Vancouver Canucks 2016 NHL Draft Profile: C Rodrigo Abols

Jun 26, 2015; Sunrise, FL, USA; A general view of the podium on stage before the first round of the 2015 NHL Draft at BB&T Center. Mandatory Credit: Steve Mitchell-USA TODAY Sports
Jun 26, 2015; Sunrise, FL, USA; A general view of the podium on stage before the first round of the 2015 NHL Draft at BB&T Center. Mandatory Credit: Steve Mitchell-USA TODAY Sports /

The Vancouver Canucks are preparing for the 2016 NHL Entry Draft — and so are we.

Unfortunately, the 2015-16 season was cut short for the Vancouver Canucks, which means we have a long offseason ahead of us. Canucks GM Jim Benning and his staff will use the time to prepare next season’s roster, and the 2016 NHL Entry Draft will certainly play an important part in that process.

Vancouver started off strong in the fall of 2015 but ended the season with a thud. Thanks to their abysmal 28th rank in the league standings, the Canucks own seven picks early in each round. Benning did a great job in his first two years at the job and another successful draft could certainly help boost the rebuild.

Here at The Canuck Way, we will do our best to prepare you for the upcoming event by profiling as many draft-eligible players as we possibly can. Keep in mind that we are not saying these are players the Canucks are targeting. Instead, these are players that we think the Canucks could or should have interest in.

A somewhat familiar name to  us all, here is the next Latvian NHLer in the making, forward Rodrigo Abols!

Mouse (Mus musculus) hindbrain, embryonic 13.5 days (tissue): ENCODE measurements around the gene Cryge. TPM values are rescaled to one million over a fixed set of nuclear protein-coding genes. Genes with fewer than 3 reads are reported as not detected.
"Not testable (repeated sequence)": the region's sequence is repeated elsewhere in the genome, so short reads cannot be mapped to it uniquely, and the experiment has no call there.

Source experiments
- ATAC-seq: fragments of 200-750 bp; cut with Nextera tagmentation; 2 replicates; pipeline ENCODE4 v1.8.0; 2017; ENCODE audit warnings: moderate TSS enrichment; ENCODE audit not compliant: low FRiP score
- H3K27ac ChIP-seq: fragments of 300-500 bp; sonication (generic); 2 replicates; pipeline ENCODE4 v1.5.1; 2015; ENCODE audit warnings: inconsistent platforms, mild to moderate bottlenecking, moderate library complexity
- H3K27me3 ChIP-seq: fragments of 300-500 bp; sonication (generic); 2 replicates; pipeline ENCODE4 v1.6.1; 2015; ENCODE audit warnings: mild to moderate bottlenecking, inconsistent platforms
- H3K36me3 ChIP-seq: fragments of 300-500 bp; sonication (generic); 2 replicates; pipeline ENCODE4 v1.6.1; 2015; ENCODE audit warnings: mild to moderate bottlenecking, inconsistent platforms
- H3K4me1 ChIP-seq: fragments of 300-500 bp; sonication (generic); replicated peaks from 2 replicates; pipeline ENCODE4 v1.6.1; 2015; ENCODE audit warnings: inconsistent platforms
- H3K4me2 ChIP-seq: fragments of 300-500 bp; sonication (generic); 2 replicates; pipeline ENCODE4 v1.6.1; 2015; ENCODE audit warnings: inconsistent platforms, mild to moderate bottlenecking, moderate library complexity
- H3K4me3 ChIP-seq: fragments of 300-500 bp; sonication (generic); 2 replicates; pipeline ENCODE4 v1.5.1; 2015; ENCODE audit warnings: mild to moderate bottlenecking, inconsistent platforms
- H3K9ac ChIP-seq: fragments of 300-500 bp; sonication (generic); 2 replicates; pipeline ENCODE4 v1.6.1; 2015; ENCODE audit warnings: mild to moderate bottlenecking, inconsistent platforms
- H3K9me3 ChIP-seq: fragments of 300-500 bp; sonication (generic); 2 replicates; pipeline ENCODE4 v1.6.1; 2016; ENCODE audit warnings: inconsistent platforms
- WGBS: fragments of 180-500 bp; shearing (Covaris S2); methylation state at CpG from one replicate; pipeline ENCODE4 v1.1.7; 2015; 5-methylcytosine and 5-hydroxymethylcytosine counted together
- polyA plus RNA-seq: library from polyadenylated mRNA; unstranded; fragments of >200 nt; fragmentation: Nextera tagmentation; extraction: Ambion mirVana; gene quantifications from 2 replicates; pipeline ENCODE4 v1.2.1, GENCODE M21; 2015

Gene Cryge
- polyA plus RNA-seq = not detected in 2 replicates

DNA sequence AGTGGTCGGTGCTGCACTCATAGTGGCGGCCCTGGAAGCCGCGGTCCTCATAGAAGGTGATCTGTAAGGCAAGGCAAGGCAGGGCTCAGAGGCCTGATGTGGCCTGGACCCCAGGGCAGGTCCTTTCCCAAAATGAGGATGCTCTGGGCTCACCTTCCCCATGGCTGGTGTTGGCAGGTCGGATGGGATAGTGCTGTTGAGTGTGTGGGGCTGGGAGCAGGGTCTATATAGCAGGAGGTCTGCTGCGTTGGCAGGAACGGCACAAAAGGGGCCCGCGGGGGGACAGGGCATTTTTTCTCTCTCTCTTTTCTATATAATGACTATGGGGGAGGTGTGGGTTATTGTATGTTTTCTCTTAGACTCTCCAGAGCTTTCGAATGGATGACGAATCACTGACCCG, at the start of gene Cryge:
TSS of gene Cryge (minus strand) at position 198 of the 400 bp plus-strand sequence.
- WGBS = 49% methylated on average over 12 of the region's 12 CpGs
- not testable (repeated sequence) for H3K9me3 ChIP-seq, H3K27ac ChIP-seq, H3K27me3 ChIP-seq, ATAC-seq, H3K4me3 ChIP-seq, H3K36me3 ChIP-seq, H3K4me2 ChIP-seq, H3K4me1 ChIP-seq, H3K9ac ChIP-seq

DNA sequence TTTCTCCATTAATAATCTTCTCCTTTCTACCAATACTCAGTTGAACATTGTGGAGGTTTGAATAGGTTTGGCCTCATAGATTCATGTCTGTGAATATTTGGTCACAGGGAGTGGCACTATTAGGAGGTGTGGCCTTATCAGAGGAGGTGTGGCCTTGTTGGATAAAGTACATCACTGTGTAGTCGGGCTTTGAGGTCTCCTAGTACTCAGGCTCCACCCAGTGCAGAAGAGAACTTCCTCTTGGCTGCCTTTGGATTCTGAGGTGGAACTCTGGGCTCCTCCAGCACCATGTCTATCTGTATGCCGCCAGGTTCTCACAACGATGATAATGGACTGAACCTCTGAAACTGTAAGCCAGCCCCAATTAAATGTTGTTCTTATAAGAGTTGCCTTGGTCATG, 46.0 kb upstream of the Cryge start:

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Name: Rodrigo Abols

Position: Center

Shoots: Left

Height, weight: 6’5″, 185 lbs

Team/League: Portland Winterhawks, WHL

Stats (from







NHL CSS Ranking: Unranked

Risk, Reward: 2/5, 3.5/5

NHL-potential: Top-Nine Forward

Draft Range: 6th – 7th Round

Scouting report

"A gritty, hard-working forward with a large frame. An agile skater for his size and is starting to work explosiveness into his game. Smart with and without the puck, and exhibits strength at both ends of the ice. Not the most physical player, but that side of his game will come naturally as he develops more bullish instincts. Loves to battle and works hard to win puck possession on open ice, along the boards, and in the corners. All-in-all, a sizeable forward that has the raw tools it takes to become an effective producer as he elevates his game. (Curtis Joe, EP 2015)"


First and foremost, Rodrigo Abols is a big guy who does not shy away from pinning a few guys to the board. It is not as if Abols is a lanky guy who does not have the weight to hit with, either. At 185 pounds, he is a legitimate NHL body.

Secondly, he has great speed and hands that have been displayed at the international level. His fluid skating is deceptive at times and his hands are quick when they need to be. His hard shot also compliments his skill set very well.

Thirdly, Abols was an invite to the Vancouver Canucks and the 2015 Young Stars Classic, where he worked himself up the lineup in quick order from playing on a fourth line with Kyle Pettit and Mackenzie Stewart to eventually playing as a linemate to now-NHLers Jake Virtanen and Jared McCann. This shows that he, given the vote of confidence, is willing to work hard to climb up the ranks.

Abols recorded this goal and made us all wonder if he was the next Latvian Locomotive in the making. After all, Abols was invited to camp partly thanks to then-phenomenal Canucks rookie Ronalds Kenins.